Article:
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Teams disagree over David Warner’s rampage

Steve Smith and Usman Khawaja restrain David Warner as and South Africa break for tea.A war of words has broken out in the wake of David Warner’s stunning tea-time rampage in Durban, with South Africa claiming were also guilty of personal sledging in the spiteful Test.

Dramatic footage emerged on Monday of Warner being restrained by teammates in an off-field confrontation with South Africa keeper Quinton de Kock.

The CCTV video shows a fired-up Warner remonstrating with de Kock as the teams walked upstairs to the change rooms during Sunday’s tea break.

Match referee Jeff Crowe and the International Cricket Council continue to probe the ugly episode, but it’s understood it was sparked when de Kock made disparaging comments about Warner’s wife.

South Africa skipper Faf du Plessis, whose contribution to the tea commotion was to emerge from the rooms and tell Warner to move on, argued on Monday “there was a lot of personal stuff being said” by “both parties”.

Proteas team manager Mohammed Moosajee suggested Warner got personal in his sledging and “whatever happens out on the field, you giving something you’ve got to take it”.

Du Plesiss and Moosajee wouldn’t get into nitty-gritty, but the Proteas are privately alleging that Warner referenced de Kock’s sister and mother in some verbals.

captain Steve Smith wouldn’t confirm what triggered the rampage, but repeatedly rejected accusations made personal comments about de Kock.

“We were certainly very chirpy out on the field as well. As far as I’m aware we didn’t get personal towards Quinton,” Smith said after his side’s 118-run win.

“I don’t think it was personal at all, but Faf can say what he likes I guess.

“What he (de Kock) said got a little bit personal towards Davey and as we saw it certainly provoked an emotional response.

“Those things aren’t on and you can’t be getting into somebody’s personal life … that’s crossing the line.”

Warner is physically held back by Usman Khawaja in the footage then shepherded into ‘s rooms by Smith.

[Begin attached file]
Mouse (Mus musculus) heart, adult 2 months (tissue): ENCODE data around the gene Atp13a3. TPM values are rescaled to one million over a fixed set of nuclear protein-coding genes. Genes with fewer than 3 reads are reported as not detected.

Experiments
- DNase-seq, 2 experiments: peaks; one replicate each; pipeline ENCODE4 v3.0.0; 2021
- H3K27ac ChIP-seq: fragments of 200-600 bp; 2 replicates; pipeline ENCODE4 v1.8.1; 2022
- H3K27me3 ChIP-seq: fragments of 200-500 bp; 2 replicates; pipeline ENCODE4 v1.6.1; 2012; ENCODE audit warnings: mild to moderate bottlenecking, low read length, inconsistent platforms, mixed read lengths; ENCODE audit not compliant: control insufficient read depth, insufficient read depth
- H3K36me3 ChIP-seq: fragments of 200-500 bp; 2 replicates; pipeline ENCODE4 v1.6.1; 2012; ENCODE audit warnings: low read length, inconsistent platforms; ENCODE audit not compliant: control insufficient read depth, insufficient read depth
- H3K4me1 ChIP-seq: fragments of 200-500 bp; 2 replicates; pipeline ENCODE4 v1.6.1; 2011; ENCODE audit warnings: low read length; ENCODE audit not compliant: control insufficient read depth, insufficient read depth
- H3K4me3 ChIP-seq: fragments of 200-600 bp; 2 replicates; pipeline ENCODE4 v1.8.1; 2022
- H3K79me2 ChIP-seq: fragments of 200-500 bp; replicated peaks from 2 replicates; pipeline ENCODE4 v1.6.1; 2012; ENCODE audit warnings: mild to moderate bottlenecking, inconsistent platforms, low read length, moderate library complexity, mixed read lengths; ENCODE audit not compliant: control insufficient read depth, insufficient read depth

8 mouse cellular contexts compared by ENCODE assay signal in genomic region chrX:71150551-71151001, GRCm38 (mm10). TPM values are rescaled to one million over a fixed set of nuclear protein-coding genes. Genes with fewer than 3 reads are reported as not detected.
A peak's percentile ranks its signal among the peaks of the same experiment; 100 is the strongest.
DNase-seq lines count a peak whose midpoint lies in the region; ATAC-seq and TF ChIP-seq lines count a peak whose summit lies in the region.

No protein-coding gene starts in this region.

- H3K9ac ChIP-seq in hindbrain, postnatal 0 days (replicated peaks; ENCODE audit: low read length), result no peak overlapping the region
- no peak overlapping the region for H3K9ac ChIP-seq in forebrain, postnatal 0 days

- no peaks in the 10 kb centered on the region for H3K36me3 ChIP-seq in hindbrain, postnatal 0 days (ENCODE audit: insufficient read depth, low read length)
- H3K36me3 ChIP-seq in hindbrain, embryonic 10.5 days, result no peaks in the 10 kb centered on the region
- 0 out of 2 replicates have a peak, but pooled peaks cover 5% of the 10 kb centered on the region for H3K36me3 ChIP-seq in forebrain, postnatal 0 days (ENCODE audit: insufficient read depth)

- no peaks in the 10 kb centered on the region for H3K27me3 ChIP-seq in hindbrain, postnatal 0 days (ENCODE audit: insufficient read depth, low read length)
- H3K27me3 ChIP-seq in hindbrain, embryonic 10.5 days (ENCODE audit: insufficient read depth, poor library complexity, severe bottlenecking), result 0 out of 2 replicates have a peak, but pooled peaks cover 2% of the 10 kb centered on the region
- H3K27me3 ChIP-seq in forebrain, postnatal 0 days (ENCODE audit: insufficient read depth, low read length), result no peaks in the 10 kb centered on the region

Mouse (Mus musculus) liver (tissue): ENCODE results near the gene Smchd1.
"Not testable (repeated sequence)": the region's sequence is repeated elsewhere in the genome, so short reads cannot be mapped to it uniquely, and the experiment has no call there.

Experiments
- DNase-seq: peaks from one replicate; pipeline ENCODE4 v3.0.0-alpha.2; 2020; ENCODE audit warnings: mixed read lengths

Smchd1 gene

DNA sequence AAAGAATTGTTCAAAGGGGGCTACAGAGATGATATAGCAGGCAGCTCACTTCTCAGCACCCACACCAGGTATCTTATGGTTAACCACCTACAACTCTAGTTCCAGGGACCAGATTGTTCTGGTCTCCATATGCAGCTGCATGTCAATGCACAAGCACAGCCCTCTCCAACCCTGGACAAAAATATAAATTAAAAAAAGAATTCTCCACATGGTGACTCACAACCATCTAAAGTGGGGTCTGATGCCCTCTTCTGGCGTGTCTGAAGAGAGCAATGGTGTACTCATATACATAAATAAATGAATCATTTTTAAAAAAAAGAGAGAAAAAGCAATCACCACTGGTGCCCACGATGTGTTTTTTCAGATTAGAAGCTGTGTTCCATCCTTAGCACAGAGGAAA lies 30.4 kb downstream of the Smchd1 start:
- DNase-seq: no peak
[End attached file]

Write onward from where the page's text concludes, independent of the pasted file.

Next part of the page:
“What was said and done during that interval was regrettable on both sides,” Smith said.

“At times we need to pull things back and ensure we are playing within the spirit of the game.”

Du Plesiss, who admitted he’d never seen anything like the incident in his career, called on umpires to take better control during games.

“If you chirp each other it’s always on the field. There needs to be boundaries,” he said.

“Umpires play a big role in that, to make sure that you don’t let it get to that stage.”

Du Plessis had no issues with the tourists’ sledging in the Test.

“If I don’t hear that then I’m disappointed,” he said.

“I’m certainly not sitting here complaining about it. It’s the way we play our cricket against them.

“I don’t decide where that line is.

“Quinny’s fine … when you look at him now, it’s like nothing happened.”

Smith made it clear that ‘s aggressive approach on the field would remain intact.

“We play our best cricket when we’re aggressive, we’re in the fight together, we’re hunting as a pack,” Smith said.

Tas Lib vote not pointing to fed election

Tasmanian Premier Will Hodgman was returned on Saturday, offering hope to Malcolm Turnbull.A booming Liberal primary vote in Tasmania might offer hope to Malcolm Turnbull, but experts say the result was almost entirely down to state issues.

Will Hodgman’s Liberal government was returned on Saturday with a primary vote of just over 50 per cent, but coalition sources don’t believe the result is a pointer to the next federal election.

Instead they expect the strong Liberal performance will help recruit candidates and volunteers for the next poll.